I love the intentions of the new year. Apparently, even the old people marked the New Year by reflecting on the changes they wanted to make. The Babylonians have apparently promised to return borrowed items and repay debts in the New Year. Although I have absolutely no intention of returning my neighbor's blower fan in the near future, I think it is good to start the year with a good tone.
Resolutions come in all shapes and sizes, and as a doctor, I support these little promises to go to the gym, eat better or actually stretch as your physiotherapist requires you to do them every time You have back pain.
My favorite: vows to "get more sleep". I know it's not that easy. Restricting yourself to an episode of American Ninja Warrior can be quite difficult, especially since for many people the evening is the first time that you are officially off the clock. Their work is done and family obligations have been fulfilled. For me, the computer is off, I have helped different children with their homework, the kitchen is cleaned up and the dog is treated. Time to relax.
But when you relax for a minute or two, you often become twenty, thirty, or more. When I sit down and turn on the TV, Stephen Colbert often finishes his monologue and approaches midnight. But I want to know more about who's next, so the show stays on. Or bedtime is postponed because I lose track of time ̵
So how can you contribute to your success in the next 365 days, within a few days, until the decision has to be formally declared (via dinner declaration, Instagram / Twitter post, etc.)?
First, you need a bedtime.
What time should it be? Which time is appropriate? I could sign up at 9 o'clock in the morning. at my bedtime, but given the amount that goes on in my house, it is doubtful that anyone living with me would support the decision to retire in the midst of the nocturnal chaos.
You also have to make up your mind. People are convinced that they can go to bed "just not sooner," but you just have to look harder for the schedule. Start by finding 15 additional minutes to sleep and increase until you get the right amount. Most people who successfully change their sleep times quickly realize that the barrier was simply a habit and not a larger substance that keeps them from cooldown and sleep time.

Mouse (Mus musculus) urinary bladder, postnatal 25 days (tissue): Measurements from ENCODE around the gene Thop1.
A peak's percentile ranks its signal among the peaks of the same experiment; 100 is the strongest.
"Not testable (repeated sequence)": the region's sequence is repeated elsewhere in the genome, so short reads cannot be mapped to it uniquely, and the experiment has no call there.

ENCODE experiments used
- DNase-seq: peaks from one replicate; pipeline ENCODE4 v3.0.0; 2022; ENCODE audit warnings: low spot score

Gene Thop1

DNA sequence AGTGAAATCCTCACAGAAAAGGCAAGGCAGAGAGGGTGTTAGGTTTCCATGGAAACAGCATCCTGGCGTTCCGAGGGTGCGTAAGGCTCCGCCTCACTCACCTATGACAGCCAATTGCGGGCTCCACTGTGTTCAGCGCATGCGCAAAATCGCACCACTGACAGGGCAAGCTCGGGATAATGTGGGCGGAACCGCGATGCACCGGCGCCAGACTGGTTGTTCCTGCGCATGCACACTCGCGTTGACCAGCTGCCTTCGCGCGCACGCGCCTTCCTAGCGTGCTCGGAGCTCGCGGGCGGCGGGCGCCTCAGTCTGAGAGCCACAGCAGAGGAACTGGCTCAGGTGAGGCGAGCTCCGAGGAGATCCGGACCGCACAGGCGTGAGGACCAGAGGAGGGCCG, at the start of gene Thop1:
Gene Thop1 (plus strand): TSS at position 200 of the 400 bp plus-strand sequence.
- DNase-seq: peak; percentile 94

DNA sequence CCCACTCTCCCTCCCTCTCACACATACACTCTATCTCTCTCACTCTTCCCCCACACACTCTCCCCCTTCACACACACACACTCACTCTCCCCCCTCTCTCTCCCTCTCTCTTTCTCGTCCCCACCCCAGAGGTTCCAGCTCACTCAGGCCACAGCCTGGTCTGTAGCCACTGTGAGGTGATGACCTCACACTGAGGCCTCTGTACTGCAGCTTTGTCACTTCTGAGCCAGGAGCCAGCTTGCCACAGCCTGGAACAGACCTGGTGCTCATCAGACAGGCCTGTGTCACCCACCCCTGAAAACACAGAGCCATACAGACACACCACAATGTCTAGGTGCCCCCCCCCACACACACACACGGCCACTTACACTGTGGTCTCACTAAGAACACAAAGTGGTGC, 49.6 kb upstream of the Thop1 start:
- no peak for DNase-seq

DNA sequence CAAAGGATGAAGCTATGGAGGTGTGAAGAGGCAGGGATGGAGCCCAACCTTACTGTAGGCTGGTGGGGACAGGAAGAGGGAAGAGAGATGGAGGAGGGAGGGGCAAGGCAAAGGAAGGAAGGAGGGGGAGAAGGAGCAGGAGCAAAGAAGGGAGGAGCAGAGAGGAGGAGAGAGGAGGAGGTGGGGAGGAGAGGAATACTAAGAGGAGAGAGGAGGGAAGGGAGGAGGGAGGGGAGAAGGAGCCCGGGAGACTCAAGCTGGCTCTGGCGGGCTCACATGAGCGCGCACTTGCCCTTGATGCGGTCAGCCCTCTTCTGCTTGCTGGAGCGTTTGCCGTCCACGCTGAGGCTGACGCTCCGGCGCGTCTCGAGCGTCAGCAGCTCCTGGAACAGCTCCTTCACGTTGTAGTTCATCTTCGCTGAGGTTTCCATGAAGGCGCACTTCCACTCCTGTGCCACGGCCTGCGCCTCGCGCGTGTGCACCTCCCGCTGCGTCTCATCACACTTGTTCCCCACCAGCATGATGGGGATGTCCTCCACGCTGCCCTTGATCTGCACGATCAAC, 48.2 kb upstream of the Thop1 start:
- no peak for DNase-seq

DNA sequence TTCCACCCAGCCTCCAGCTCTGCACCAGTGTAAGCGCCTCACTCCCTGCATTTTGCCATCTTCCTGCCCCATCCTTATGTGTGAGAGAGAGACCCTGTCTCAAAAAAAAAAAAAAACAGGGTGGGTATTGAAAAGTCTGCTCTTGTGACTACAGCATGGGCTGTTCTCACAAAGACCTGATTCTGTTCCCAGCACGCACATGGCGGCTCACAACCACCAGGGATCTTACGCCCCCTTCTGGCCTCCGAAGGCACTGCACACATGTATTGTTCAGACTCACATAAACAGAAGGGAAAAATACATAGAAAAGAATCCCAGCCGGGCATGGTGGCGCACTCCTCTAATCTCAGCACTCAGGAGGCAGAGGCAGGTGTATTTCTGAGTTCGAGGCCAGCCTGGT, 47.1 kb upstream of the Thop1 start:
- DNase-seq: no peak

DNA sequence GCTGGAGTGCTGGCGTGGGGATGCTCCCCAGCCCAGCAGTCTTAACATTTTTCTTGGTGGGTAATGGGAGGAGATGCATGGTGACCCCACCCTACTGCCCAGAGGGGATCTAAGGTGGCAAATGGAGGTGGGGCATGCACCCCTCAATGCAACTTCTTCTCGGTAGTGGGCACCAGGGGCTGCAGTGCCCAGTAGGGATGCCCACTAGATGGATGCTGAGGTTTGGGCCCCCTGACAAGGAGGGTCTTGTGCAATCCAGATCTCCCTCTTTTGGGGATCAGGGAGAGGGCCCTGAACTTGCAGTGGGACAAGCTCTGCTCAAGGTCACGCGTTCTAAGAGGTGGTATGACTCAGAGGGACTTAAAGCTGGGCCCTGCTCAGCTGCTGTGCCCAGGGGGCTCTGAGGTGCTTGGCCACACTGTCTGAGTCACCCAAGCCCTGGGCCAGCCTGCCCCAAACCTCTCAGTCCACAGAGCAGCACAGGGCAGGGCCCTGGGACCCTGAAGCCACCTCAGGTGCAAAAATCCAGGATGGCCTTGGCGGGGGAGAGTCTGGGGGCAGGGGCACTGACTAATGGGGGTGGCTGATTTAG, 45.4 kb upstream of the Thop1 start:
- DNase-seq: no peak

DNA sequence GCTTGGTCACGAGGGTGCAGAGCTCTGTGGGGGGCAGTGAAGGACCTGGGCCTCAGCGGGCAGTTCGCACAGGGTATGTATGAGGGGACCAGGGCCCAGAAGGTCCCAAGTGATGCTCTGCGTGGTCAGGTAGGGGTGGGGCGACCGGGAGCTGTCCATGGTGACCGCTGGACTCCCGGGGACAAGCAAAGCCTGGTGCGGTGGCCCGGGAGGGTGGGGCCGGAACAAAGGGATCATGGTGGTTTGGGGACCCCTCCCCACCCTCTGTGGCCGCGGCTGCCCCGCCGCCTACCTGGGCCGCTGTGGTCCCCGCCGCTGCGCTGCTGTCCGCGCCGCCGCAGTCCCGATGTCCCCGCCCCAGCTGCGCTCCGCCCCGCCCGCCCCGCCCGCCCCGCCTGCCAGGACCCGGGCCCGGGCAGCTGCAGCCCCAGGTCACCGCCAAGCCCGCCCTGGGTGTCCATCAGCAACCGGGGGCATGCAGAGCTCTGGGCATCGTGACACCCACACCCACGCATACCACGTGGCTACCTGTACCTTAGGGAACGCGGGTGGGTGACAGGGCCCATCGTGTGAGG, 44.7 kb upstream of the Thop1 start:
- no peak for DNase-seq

Then you need help to keep your sleeping pledge.
I'm currently wearing a Withings HR Steel fitness watch that allows me to set a daily alarm instead of using the alarm to wake me up. I remember sleeping. It is disturbing how often the alarm is triggered, and I realize that I have not yet prepared for sleep. This little vibrant memory is essential for makinating. I see that what I'm working on can usually wait. What I read or see can be continued tomorrow.
Their memory does not have to be sustainable: A creative person has his living room lighting inspired by a timer, so that at bedtime, an all-encompassing darkness began. Or, set your smart thermostat to slowly lower the temperature of your home. Start with dinner and finish at 65 degrees when bedtime arrives. This gradual loss of temperature and light can really help fuel sleep motivation.
Use this SOS if you do not feel sleepy …
Your workout may be the reason for a second wind in the evening. If you exercise in the evening or at night, try a different routine. Limit your exercise to the morning and complete the evening with a cup of some ZZZs tea (laden with chamomile, passionflower and valerian root … all promoting sleep).
Like cutting out sugar from your diet, changing your sleep habits in the first one or two weeks might sting a little – change is challenging – but the benefits to your health, your exercise, and your athletic recovery will be well worth it.